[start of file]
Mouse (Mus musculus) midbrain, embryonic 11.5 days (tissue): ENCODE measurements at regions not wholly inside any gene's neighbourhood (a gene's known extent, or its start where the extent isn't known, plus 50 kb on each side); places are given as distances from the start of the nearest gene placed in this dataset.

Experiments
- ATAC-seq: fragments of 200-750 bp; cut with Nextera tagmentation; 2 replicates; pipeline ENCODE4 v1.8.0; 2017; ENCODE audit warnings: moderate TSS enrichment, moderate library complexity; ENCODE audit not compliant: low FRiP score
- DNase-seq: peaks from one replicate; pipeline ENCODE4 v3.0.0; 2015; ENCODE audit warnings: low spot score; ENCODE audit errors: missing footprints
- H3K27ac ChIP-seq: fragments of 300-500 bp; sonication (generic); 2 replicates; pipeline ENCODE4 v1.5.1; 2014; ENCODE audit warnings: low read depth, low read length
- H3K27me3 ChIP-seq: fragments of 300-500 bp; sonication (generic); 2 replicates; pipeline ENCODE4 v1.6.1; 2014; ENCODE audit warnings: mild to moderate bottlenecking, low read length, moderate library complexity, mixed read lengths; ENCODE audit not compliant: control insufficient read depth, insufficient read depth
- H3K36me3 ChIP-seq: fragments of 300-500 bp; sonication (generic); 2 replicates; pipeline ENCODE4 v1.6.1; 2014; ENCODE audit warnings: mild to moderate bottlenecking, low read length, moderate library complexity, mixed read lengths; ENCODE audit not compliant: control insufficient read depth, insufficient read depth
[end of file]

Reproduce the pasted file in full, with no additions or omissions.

Mouse (Mus musculus) midbrain, embryonic 11.5 days (tissue): ENCODE measurements at regions not wholly inside any gene's neighbourhood (a gene's known extent, or its start where the extent isn't known, plus 50 kb on each side); places are given as distances from the start of the nearest gene placed in this dataset.

Experiments
- ATAC-seq: fragments of 200-750 bp; cut with Nextera tagmentation; 2 replicates; pipeline ENCODE4 v1.8.0; 2017; ENCODE audit warnings: moderate TSS enrichment, moderate library complexity; ENCODE audit not compliant: low FRiP score
- DNase-seq: peaks from one replicate; pipeline ENCODE4 v3.0.0; 2015; ENCODE audit warnings: low spot score; ENCODE audit errors: missing footprints
- H3K27ac ChIP-seq: fragments of 300-500 bp; sonication (generic); 2 replicates; pipeline ENCODE4 v1.5.1; 2014; ENCODE audit warnings: low read depth, low read length
- H3K27me3 ChIP-seq: fragments of 300-500 bp; sonication (generic); 2 replicates; pipeline ENCODE4 v1.6.1; 2014; ENCODE audit warnings: mild to moderate bottlenecking, low read length, moderate library complexity, mixed read lengths; ENCODE audit not compliant: control insufficient read depth, insufficient read depth
- H3K36me3 ChIP-seq: fragments of 300-500 bp; sonication (generic); 2 replicates; pipeline ENCODE4 v1.6.1; 2014; ENCODE audit warnings: mild to moderate bottlenecking, low read length, moderate library complexity, mixed read lengths; ENCODE audit not compliant: control insufficient read depth, insufficient read depth